All in all I guess the source of the Ure is definitely ‘one for the enthusiast’ but if you want to get the general feel of the place you can drive along the Mallerstang valley and stop somewhere around SD778963. At this point, you’ll be straddling the county border, east meets west, watching the Eden flowing north into Cumbria and the Ure flowing south into Yorkshire.

Cockfield Fell

Cockfield Map

Cockfield Fell is described as “one of the most important early industrial landscapes in Britain”. In addition to four Iron Age (or Romano-British) settlement enclosures, there is evidence within the landscape of early coal mines (the Bishop of Durham licensed mining here at least as early as 1303), medieval agricultural field patterns, centuries of quarrying activity, a railway line established in the 1830s and several earlier tramways All together, Cockfield Fell constitutes England’s largest Scheduled Ancient Monument, described as ‘an incomparable association of field monuments relating to the Iron settlement history and industrial evolution of a northern English County’. One reason for its preservation – unusual for a lowland fell – is that it was not subject to enclosure in the 18th or 19th centuries, perhaps due to its highly industrialised past. Source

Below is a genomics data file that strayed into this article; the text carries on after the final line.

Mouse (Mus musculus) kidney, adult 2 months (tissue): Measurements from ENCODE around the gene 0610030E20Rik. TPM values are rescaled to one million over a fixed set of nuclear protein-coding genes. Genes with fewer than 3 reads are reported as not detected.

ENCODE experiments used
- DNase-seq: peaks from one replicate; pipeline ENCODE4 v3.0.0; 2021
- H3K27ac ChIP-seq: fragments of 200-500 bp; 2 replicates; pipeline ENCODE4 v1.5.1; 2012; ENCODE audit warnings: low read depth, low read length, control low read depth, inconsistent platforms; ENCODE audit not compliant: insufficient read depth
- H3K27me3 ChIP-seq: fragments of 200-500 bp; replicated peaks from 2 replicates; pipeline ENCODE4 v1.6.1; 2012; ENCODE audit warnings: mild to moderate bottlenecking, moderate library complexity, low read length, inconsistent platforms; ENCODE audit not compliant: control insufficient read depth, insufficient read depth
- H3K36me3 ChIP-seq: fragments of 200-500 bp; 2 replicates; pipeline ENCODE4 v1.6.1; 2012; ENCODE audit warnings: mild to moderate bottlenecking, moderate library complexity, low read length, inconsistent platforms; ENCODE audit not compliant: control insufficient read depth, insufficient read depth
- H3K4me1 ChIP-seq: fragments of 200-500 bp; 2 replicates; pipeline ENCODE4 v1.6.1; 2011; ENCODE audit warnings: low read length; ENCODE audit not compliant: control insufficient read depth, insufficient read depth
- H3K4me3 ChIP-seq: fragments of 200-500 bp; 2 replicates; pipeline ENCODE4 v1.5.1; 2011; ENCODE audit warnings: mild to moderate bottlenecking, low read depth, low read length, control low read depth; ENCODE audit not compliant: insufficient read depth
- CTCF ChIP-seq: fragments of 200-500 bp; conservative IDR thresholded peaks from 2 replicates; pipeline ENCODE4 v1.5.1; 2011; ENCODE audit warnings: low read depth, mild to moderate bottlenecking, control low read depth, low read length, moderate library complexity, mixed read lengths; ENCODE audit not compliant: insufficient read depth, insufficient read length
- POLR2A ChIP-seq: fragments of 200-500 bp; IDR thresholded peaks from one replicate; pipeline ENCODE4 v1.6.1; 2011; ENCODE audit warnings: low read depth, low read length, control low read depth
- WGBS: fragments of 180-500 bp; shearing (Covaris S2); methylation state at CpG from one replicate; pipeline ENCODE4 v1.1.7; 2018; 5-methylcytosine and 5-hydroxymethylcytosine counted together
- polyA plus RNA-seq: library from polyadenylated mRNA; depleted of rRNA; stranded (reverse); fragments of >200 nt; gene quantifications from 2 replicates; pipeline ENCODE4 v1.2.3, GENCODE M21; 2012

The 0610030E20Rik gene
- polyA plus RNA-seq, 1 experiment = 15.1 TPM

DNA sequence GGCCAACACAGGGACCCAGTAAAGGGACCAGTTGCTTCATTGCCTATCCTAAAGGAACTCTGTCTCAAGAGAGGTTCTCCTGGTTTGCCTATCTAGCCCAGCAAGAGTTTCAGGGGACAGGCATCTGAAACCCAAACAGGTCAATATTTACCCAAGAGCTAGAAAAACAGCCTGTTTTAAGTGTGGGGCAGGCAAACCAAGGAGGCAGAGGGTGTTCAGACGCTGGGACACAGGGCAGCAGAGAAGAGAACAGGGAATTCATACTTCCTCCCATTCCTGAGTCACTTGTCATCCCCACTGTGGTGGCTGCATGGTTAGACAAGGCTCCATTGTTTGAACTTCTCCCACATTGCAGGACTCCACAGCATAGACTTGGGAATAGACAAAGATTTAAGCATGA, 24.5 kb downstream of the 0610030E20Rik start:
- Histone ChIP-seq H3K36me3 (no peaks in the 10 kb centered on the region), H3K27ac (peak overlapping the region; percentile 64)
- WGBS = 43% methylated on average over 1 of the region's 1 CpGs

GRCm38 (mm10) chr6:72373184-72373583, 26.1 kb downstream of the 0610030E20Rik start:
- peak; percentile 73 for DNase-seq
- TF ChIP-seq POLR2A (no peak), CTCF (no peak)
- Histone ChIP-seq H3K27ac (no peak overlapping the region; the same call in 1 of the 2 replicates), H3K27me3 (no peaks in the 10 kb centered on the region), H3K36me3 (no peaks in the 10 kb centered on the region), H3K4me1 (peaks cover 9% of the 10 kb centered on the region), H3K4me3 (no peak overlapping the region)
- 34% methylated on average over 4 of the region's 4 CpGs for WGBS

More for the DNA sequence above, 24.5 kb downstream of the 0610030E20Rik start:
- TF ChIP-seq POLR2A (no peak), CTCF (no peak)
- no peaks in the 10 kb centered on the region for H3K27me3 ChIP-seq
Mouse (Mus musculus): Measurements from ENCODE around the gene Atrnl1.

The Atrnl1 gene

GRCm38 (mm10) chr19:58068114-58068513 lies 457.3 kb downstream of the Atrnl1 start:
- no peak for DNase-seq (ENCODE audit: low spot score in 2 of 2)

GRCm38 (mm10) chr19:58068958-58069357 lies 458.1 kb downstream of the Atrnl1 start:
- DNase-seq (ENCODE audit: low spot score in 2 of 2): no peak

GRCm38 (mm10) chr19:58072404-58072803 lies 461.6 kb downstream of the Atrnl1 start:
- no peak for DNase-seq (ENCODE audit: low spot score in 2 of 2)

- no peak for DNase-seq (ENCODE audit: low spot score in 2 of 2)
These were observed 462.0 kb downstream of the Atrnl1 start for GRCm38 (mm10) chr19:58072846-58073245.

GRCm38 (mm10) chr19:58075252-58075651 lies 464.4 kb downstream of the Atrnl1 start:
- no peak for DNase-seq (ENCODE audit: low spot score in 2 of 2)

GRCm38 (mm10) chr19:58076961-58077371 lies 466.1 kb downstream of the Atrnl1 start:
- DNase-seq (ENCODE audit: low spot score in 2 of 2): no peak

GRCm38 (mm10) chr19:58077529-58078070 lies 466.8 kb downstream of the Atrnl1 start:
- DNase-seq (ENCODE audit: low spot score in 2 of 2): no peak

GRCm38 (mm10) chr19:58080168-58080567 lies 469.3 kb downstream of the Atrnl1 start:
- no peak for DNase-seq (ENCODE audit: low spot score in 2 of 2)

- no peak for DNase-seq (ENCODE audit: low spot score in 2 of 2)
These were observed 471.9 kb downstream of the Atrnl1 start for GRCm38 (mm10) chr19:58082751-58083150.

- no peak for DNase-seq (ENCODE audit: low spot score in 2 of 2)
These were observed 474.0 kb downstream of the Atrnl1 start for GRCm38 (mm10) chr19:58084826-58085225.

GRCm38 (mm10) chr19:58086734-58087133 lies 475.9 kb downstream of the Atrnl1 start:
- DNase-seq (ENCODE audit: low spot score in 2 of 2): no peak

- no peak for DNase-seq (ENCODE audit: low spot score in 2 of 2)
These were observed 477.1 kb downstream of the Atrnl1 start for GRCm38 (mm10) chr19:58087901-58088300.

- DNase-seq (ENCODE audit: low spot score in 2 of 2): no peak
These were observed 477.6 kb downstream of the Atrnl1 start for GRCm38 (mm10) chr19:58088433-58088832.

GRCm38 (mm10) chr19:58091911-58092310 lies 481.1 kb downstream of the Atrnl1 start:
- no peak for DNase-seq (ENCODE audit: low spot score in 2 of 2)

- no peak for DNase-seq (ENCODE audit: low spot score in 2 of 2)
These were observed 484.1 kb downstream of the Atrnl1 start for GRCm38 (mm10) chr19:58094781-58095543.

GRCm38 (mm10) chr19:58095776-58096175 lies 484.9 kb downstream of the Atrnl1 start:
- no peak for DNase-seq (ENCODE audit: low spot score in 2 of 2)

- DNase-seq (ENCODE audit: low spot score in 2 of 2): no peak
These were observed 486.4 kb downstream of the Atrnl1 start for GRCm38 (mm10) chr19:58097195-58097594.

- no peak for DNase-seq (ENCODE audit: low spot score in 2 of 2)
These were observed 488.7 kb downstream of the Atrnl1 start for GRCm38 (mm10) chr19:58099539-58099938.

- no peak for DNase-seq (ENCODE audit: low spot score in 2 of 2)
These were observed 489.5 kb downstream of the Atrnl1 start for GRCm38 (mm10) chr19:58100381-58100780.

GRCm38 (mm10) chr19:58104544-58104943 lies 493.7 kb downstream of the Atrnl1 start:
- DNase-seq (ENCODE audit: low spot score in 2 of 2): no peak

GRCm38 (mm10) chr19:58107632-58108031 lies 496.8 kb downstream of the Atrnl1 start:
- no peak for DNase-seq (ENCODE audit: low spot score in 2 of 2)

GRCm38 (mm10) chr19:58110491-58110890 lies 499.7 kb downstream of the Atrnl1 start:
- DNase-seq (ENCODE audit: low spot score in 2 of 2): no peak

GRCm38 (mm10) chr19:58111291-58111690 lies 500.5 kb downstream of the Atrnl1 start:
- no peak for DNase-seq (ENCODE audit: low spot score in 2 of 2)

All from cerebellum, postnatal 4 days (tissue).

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The fell is ablaze with fragrant golden whin

The Cleveland Dyke outcrops on the fell and was quarried for roadstone.

The remains of the Gaunless Viaduct

Gaunless ME gaghenles ‘useless’ (from ON gagnlauss). The name may refer to scarcity of fish or the like. English Place-Names. Eilert Ekwall. 1959 

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Coal was mined on the fell from the early medieval period until the late nineteenth century

Beehive coke ovens on the valley floor

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A beautiful Cob keeps me company

Map reproduced with the permission of the National Library of Scotland

Many thanks to Graham Vasey for showing me around this wonderful place

Chasing the Solstice Sun

Solstice sol (“sun”) and sistere (“to stand still”).